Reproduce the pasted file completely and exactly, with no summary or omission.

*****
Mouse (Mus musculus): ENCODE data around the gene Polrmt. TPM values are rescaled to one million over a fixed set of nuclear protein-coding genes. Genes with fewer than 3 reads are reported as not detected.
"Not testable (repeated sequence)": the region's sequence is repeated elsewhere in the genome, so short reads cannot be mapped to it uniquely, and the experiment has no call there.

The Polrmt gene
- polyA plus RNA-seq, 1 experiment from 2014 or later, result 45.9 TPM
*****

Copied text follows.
Mouse (Mus musculus): ENCODE data around the gene Polrmt. TPM values are rescaled to one million over a fixed set of nuclear protein-coding genes. Genes with fewer than 3 reads are reported as not detected.
"Not testable (repeated sequence)": the region's sequence is repeated elsewhere in the genome, so short reads cannot be mapped to it uniquely, and the experiment has no call there.

The Polrmt gene
- polyA plus RNA-seq, 1 experiment from 2014 or later, result 45.9 TPM